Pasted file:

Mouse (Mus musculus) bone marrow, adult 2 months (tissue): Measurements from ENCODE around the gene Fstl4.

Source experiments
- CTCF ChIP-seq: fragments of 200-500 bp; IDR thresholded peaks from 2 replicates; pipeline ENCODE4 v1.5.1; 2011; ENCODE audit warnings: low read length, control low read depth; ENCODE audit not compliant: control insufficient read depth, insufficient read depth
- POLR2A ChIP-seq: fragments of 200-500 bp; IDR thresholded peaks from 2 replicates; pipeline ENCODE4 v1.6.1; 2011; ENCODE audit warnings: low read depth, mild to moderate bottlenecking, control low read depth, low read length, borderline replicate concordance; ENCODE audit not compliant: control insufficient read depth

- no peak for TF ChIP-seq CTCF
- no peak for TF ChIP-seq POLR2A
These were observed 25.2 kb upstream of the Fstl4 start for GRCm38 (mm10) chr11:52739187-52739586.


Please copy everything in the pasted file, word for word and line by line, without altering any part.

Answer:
Mouse (Mus musculus) bone marrow, adult 2 months (tissue): Measurements from ENCODE around the gene Fstl4.

Source experiments
- CTCF ChIP-seq: fragments of 200-500 bp; IDR thresholded peaks from 2 replicates; pipeline ENCODE4 v1.5.1; 2011; ENCODE audit warnings: low read length, control low read depth; ENCODE audit not compliant: control insufficient read depth, insufficient read depth
- POLR2A ChIP-seq: fragments of 200-500 bp; IDR thresholded peaks from 2 replicates; pipeline ENCODE4 v1.6.1; 2011; ENCODE audit warnings: low read depth, mild to moderate bottlenecking, control low read depth, low read length, borderline replicate concordance; ENCODE audit not compliant: control insufficient read depth

- no peak for TF ChIP-seq CTCF
- no peak for TF ChIP-seq POLR2A
These were observed 25.2 kb upstream of the Fstl4 start for GRCm38 (mm10) chr11:52739187-52739586.